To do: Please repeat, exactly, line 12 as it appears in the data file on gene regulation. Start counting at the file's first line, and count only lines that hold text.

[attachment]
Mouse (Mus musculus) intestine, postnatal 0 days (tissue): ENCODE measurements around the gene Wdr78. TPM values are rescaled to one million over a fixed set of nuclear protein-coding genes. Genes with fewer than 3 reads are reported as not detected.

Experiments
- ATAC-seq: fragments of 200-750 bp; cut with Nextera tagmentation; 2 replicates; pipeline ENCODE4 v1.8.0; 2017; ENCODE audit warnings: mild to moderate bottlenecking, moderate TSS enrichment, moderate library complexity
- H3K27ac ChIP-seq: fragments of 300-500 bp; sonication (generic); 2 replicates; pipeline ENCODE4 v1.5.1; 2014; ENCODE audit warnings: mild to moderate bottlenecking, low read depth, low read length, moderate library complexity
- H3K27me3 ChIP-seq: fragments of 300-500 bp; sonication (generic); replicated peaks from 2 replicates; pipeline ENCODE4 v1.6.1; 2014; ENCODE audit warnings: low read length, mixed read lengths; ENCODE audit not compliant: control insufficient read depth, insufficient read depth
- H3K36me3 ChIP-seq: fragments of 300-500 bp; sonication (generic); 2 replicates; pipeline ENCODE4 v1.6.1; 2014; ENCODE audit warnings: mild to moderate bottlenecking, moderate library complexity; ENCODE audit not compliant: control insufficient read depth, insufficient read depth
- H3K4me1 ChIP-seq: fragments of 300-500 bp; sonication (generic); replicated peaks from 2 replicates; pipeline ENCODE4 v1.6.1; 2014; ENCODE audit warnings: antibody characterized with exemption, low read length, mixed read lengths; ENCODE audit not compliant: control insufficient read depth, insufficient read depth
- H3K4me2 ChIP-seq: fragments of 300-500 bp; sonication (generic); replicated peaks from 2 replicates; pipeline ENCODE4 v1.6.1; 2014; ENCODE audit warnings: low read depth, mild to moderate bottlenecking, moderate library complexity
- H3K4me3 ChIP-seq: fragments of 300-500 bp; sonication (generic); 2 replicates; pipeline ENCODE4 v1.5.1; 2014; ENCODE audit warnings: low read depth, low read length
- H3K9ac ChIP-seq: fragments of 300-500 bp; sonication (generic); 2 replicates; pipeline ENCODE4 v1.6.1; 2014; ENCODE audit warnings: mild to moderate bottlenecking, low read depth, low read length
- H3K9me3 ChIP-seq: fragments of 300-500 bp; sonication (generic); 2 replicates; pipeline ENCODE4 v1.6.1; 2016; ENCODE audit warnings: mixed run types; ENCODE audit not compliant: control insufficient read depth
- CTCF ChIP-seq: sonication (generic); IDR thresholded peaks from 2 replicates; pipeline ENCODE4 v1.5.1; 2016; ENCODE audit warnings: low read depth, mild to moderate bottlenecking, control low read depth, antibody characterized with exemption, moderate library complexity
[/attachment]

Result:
- CTCF ChIP-seq: sonication (generic); IDR thresholded peaks from 2 replicates; pipeline ENCODE4 v1.5.1; 2016; ENCODE audit warnings: low read depth, mild to moderate bottlenecking, control low read depth, antibody characterized with exemption, moderate library complexity